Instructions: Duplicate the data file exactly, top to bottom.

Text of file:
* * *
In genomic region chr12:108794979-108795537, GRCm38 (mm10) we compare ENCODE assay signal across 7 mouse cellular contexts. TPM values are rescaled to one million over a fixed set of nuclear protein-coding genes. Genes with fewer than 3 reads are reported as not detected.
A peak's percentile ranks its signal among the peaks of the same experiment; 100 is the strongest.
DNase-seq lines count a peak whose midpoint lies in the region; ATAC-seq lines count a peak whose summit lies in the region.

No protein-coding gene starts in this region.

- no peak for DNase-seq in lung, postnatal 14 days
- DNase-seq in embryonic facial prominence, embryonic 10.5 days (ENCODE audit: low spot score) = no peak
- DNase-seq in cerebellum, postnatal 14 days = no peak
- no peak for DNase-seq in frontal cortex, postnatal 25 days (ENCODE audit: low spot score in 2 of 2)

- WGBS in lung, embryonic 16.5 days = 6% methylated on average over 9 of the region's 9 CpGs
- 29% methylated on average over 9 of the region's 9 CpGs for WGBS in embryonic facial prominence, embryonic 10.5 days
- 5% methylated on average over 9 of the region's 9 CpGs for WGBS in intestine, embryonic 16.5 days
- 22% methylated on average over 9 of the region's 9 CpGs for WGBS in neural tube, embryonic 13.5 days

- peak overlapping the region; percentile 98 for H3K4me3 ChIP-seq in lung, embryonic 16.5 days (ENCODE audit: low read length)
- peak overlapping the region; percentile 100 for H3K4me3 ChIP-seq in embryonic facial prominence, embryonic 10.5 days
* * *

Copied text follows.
In genomic region chr12:108794979-108795537, GRCm38 (mm10) we compare ENCODE assay signal across 7 mouse cellular contexts. TPM values are rescaled to one million over a fixed set of nuclear protein-coding genes. Genes with fewer than 3 reads are reported as not detected.
A peak's percentile ranks its signal among the peaks of the same experiment; 100 is the strongest.
DNase-seq lines count a peak whose midpoint lies in the region; ATAC-seq lines count a peak whose summit lies in the region.

No protein-coding gene starts in this region.

- no peak for DNase-seq in lung, postnatal 14 days
- DNase-seq in embryonic facial prominence, embryonic 10.5 days (ENCODE audit: low spot score) = no peak
- DNase-seq in cerebellum, postnatal 14 days = no peak
- no peak for DNase-seq in frontal cortex, postnatal 25 days (ENCODE audit: low spot score in 2 of 2)

- WGBS in lung, embryonic 16.5 days = 6% methylated on average over 9 of the region's 9 CpGs
- 29% methylated on average over 9 of the region's 9 CpGs for WGBS in embryonic facial prominence, embryonic 10.5 days
- 5% methylated on average over 9 of the region's 9 CpGs for WGBS in intestine, embryonic 16.5 days
- 22% methylated on average over 9 of the region's 9 CpGs for WGBS in neural tube, embryonic 13.5 days

- peak overlapping the region; percentile 98 for H3K4me3 ChIP-seq in lung, embryonic 16.5 days (ENCODE audit: low read length)
- peak overlapping the region; percentile 100 for H3K4me3 ChIP-seq in embryonic facial prominence, embryonic 10.5 days